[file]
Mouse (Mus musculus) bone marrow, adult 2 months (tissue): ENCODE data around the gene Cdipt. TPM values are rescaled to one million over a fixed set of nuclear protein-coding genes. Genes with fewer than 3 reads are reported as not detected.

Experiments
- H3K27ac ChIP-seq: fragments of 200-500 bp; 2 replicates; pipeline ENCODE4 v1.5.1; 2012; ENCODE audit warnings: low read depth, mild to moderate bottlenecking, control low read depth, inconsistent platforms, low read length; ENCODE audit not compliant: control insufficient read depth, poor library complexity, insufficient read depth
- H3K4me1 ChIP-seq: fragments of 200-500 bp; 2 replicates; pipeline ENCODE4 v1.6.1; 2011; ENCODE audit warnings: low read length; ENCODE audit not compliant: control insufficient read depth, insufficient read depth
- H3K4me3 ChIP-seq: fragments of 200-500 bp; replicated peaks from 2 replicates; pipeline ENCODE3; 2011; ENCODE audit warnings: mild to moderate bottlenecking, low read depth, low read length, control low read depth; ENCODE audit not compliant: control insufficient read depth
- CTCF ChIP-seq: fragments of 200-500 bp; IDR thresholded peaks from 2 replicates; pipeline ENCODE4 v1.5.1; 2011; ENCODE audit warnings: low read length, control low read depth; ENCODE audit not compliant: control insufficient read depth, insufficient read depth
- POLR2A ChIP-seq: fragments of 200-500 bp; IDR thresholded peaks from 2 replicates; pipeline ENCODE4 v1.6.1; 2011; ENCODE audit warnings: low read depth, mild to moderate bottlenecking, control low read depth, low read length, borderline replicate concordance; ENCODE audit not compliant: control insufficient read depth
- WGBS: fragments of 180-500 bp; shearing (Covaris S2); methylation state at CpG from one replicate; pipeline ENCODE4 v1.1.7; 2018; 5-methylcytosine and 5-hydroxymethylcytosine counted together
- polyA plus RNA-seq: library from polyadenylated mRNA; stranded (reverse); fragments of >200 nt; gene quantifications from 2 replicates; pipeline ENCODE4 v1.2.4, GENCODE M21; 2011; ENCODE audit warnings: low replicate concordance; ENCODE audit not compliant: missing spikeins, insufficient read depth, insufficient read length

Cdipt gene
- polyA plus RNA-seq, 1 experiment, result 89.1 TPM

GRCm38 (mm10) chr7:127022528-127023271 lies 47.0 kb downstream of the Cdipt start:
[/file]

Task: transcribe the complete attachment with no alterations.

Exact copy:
Mouse (Mus musculus) bone marrow, adult 2 months (tissue): ENCODE data around the gene Cdipt. TPM values are rescaled to one million over a fixed set of nuclear protein-coding genes. Genes with fewer than 3 reads are reported as not detected.

Experiments
- H3K27ac ChIP-seq: fragments of 200-500 bp; 2 replicates; pipeline ENCODE4 v1.5.1; 2012; ENCODE audit warnings: low read depth, mild to moderate bottlenecking, control low read depth, inconsistent platforms, low read length; ENCODE audit not compliant: control insufficient read depth, poor library complexity, insufficient read depth
- H3K4me1 ChIP-seq: fragments of 200-500 bp; 2 replicates; pipeline ENCODE4 v1.6.1; 2011; ENCODE audit warnings: low read length; ENCODE audit not compliant: control insufficient read depth, insufficient read depth
- H3K4me3 ChIP-seq: fragments of 200-500 bp; replicated peaks from 2 replicates; pipeline ENCODE3; 2011; ENCODE audit warnings: mild to moderate bottlenecking, low read depth, low read length, control low read depth; ENCODE audit not compliant: control insufficient read depth
- CTCF ChIP-seq: fragments of 200-500 bp; IDR thresholded peaks from 2 replicates; pipeline ENCODE4 v1.5.1; 2011; ENCODE audit warnings: low read length, control low read depth; ENCODE audit not compliant: control insufficient read depth, insufficient read depth
- POLR2A ChIP-seq: fragments of 200-500 bp; IDR thresholded peaks from 2 replicates; pipeline ENCODE4 v1.6.1; 2011; ENCODE audit warnings: low read depth, mild to moderate bottlenecking, control low read depth, low read length, borderline replicate concordance; ENCODE audit not compliant: control insufficient read depth
- WGBS: fragments of 180-500 bp; shearing (Covaris S2); methylation state at CpG from one replicate; pipeline ENCODE4 v1.1.7; 2018; 5-methylcytosine and 5-hydroxymethylcytosine counted together
- polyA plus RNA-seq: library from polyadenylated mRNA; stranded (reverse); fragments of >200 nt; gene quantifications from 2 replicates; pipeline ENCODE4 v1.2.4, GENCODE M21; 2011; ENCODE audit warnings: low replicate concordance; ENCODE audit not compliant: missing spikeins, insufficient read depth, insufficient read length

Cdipt gene
- polyA plus RNA-seq, 1 experiment, result 89.1 TPM

GRCm38 (mm10) chr7:127022528-127023271 lies 47.0 kb downstream of the Cdipt start: